FBI advises passengers onboard Alaska flight with doorplug blowout may be victims of criminal act

The passengers who were on board Alaska Airlines flight 1282 on January 5 have received notifications from the FBI that they are possible victims of a crime.

The letters went out to passengers on Tuesday, letting each person know that “this case is currently under investigation by the FBI.”

“When you get a letter from the DOJ saying you may be the victim of a crime, it’s a major development,” Mark Lindquist, an attorney for several passengers in a civil suit against Boeing, Alaska Airlines and Spirit AeroSystems.

Daniel Laurence who represents other passengers in a class action lawsuit said the Department of Justice told him that as of now his clients are not being subpoenaed.

“The letter does not identify the nature of the crime and it does not identify exactly who may have committed the crime, obviously it’s someone who has something to do with flight 1282 or they wouldn’t be reaching out to us,” Laurence said.

This isn’t the first time Boeing has been under investigation by the Justice Department.

Following the Boeing 737 MAX crashes in 2018 and 2019, the aircraft manufacturer was charged with Conspiracy to Defraud the United States.

However, Boeing cut a deal with the DOJ and entered into a deferred prosecution agreement.

Boeing was ordered to pay over $2.5 billion dollars, $243.6 million for a criminal penalty, $1.77 billion to MAX airline customers and $500 million for a crash victims beneficiary fund.

“I thought, and my clients thought, that after 346 people died in the two MAX 8 crashes that Boeing would get it together unfortunately they did not and now we see the DOJ coming in with a large hammer,” Lindquist said.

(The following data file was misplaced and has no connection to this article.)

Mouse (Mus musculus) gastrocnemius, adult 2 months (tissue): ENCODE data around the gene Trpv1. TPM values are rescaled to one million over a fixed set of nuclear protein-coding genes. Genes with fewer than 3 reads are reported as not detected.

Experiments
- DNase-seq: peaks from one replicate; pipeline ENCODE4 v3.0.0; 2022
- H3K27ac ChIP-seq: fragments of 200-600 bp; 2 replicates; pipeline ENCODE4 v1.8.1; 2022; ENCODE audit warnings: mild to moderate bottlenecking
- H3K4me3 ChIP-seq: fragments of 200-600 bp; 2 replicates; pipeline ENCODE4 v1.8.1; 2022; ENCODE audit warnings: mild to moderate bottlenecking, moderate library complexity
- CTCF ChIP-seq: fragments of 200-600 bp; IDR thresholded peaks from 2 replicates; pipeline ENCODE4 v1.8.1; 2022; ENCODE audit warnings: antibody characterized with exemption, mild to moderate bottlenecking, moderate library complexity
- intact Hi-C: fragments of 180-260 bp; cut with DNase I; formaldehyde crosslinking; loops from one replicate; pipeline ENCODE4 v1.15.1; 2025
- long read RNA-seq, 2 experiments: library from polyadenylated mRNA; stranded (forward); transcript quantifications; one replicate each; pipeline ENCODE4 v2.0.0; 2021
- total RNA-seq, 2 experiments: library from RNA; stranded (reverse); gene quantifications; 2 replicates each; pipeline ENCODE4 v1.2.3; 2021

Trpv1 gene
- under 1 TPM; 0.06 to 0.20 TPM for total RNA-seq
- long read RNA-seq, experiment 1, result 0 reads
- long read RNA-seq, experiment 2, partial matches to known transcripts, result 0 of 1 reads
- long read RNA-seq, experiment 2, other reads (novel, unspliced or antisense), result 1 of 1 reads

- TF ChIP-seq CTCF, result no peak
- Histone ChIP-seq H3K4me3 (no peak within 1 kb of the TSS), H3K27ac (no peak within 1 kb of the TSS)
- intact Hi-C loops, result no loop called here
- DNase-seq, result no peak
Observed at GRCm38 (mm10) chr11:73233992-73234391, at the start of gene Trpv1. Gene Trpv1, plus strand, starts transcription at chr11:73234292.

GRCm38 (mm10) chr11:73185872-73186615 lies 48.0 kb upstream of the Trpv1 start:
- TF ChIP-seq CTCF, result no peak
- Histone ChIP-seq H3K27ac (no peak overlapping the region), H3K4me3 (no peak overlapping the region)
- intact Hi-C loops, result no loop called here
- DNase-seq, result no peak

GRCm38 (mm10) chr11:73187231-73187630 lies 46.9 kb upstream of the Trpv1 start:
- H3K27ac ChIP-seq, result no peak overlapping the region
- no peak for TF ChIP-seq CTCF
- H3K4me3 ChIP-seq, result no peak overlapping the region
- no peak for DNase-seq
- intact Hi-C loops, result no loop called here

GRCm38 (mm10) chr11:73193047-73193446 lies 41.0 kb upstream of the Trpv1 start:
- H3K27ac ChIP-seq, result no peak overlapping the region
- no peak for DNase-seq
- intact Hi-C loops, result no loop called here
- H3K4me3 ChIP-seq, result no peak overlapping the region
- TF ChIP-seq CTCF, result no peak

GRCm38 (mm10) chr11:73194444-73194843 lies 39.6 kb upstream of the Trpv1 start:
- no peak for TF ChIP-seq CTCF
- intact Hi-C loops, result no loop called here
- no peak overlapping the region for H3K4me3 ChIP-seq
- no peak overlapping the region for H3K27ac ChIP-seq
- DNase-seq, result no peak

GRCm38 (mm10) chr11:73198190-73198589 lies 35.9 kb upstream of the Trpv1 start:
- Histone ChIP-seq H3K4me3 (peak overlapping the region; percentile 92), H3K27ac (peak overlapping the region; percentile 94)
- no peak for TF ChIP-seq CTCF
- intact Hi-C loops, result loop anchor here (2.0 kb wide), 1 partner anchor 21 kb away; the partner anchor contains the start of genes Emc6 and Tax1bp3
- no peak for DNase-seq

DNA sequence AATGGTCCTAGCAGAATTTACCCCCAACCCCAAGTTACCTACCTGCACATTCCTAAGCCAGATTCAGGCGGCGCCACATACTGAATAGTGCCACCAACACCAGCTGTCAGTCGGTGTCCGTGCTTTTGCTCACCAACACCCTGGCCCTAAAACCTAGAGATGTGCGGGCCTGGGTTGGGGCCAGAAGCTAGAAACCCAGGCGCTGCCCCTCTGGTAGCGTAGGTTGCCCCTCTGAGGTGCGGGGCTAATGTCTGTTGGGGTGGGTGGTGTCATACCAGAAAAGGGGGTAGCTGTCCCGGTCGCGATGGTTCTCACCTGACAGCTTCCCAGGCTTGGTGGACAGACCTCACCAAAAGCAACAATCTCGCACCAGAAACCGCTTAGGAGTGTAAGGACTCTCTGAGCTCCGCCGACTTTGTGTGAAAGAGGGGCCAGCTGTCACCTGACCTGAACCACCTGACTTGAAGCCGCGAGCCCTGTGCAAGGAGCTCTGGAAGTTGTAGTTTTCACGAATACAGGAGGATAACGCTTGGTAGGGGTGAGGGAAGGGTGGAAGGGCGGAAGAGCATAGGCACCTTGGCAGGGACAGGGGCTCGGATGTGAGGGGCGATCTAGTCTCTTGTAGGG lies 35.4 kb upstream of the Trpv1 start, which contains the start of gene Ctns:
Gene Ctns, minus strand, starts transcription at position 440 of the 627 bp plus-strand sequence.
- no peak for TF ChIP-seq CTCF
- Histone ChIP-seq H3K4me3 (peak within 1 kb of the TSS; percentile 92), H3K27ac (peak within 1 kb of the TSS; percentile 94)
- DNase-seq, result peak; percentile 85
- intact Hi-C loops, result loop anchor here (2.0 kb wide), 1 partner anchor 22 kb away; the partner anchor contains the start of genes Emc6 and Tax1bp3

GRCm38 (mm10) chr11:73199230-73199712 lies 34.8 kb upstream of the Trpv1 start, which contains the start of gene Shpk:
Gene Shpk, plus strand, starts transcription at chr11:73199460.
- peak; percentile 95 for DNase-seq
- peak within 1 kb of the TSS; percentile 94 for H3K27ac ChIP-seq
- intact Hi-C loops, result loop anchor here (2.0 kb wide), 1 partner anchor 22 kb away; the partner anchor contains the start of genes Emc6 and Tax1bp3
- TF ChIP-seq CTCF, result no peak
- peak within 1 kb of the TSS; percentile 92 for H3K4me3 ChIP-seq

That agreement was filed on January 7 of 2021 and Boeing agreed to a three-year term.

In the agreement, Boeing agreed to “strengthen its compliance program and to enhance compliance program reporting requirements.”

That three-year term was just two days shy of ending when the door plug blew off Flight 1282.

“Whether or not Boeing has committed a crime has yet to be determined, whether or not our clients are victims of a crime has yet to be determined and to what extent and whether they’d have to give testimony is not yet known,” Laurence said.

Two other key players could be part of this and that is Alaska Airlines and Spirit AeroSystems.

“Just because Boeing is guilty as sin, doesn’t mean Alaska is innocent. Alaska has its own problems here,” Lindquist said. “They decided that this plane was not safe to fly over the ocean and yet somehow it was safe to fly over land.”

Alaska Airlines sent KIRO 7 a statement saying, ”In an event like this, it’s normal for the DOJ to be conducting an investigation. We are fully cooperating and do not believe we are a target of the investigation.”

KIRO 7 also reached out to Boeing for comment and were told they are not commenting on this.

KIRO 7 also reached out to Spirit AeroSystems who said they do not comment on legal issues.